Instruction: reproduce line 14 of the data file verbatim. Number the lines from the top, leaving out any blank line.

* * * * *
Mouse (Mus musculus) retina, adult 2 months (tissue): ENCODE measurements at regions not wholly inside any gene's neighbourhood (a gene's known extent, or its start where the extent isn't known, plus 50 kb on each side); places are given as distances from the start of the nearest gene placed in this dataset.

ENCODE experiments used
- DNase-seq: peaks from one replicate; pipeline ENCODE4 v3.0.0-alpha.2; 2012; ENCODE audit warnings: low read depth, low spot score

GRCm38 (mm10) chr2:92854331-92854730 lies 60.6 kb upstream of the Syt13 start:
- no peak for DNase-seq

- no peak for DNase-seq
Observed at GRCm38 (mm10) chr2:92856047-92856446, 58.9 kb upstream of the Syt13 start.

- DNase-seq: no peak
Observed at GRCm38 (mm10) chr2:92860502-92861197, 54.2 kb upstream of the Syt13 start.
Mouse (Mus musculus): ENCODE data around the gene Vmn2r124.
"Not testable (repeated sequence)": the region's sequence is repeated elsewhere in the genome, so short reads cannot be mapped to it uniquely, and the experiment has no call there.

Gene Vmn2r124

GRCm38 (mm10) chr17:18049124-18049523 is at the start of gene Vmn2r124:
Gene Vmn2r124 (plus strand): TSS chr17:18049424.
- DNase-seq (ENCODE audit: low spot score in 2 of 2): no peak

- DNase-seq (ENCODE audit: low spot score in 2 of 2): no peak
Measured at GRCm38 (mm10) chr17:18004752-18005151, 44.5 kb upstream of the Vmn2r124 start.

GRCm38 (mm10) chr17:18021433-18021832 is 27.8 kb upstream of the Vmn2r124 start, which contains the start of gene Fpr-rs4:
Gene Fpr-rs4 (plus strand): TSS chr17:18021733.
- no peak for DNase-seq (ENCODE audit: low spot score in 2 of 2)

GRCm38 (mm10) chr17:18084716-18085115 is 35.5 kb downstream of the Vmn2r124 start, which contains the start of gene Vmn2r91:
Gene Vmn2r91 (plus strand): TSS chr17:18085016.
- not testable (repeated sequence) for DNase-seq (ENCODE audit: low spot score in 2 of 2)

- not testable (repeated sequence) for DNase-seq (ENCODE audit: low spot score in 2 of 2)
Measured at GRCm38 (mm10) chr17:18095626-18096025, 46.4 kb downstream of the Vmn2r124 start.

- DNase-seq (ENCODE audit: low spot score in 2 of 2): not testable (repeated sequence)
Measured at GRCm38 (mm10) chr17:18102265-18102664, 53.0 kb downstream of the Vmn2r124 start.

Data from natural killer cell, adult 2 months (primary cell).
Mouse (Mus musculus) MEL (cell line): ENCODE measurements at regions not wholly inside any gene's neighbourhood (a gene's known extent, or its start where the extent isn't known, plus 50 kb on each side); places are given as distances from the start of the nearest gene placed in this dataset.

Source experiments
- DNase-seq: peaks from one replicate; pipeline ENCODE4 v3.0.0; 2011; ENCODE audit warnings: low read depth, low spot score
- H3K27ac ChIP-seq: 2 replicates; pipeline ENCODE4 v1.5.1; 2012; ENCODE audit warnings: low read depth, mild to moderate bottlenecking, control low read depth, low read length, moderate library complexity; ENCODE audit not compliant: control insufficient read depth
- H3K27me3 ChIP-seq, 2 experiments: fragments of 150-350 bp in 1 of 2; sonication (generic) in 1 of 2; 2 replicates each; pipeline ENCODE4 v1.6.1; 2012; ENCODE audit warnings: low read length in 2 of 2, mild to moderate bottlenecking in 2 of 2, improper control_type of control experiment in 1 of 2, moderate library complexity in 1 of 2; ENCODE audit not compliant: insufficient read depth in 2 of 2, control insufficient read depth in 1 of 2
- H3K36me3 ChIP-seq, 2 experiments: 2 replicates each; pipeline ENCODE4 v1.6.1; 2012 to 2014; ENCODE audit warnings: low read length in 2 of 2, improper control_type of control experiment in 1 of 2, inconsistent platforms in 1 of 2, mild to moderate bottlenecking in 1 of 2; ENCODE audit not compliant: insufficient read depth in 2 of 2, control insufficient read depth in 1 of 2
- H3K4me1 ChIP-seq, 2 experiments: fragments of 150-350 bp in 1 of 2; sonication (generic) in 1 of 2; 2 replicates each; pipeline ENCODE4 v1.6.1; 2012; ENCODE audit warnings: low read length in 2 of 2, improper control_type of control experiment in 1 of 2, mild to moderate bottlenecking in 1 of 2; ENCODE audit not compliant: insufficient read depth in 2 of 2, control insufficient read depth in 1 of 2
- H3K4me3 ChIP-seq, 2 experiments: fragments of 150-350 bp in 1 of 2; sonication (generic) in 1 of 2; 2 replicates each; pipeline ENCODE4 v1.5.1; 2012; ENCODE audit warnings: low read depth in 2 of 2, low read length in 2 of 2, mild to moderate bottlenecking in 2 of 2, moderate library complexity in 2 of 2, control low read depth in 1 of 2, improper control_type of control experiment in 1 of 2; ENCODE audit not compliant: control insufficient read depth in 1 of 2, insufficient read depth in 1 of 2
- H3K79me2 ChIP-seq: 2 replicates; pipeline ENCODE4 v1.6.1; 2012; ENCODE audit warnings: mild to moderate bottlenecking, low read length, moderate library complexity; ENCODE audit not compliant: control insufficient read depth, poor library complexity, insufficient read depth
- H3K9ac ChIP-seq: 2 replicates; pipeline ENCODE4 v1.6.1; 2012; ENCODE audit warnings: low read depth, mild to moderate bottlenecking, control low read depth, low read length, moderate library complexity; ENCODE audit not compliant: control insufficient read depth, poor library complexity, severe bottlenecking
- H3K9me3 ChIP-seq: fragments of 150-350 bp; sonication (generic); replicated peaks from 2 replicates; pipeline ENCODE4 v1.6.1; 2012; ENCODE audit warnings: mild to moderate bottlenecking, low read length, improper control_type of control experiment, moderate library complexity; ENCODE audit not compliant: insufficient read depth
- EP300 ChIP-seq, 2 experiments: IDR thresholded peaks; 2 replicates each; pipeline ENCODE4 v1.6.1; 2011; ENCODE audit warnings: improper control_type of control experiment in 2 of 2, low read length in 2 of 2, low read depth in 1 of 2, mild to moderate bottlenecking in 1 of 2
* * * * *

Gene Vmn2r124 (plus strand): TSS chr17:18049424.